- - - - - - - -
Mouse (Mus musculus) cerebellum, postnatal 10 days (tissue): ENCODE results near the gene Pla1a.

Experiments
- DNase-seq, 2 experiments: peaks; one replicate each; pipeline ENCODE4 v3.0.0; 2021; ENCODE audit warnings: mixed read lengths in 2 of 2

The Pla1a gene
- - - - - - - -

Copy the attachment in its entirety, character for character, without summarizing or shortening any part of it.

Mouse (Mus musculus) cerebellum, postnatal 10 days (tissue): ENCODE results near the gene Pla1a.

Experiments
- DNase-seq, 2 experiments: peaks; one replicate each; pipeline ENCODE4 v3.0.0; 2021; ENCODE audit warnings: mixed read lengths in 2 of 2

The Pla1a gene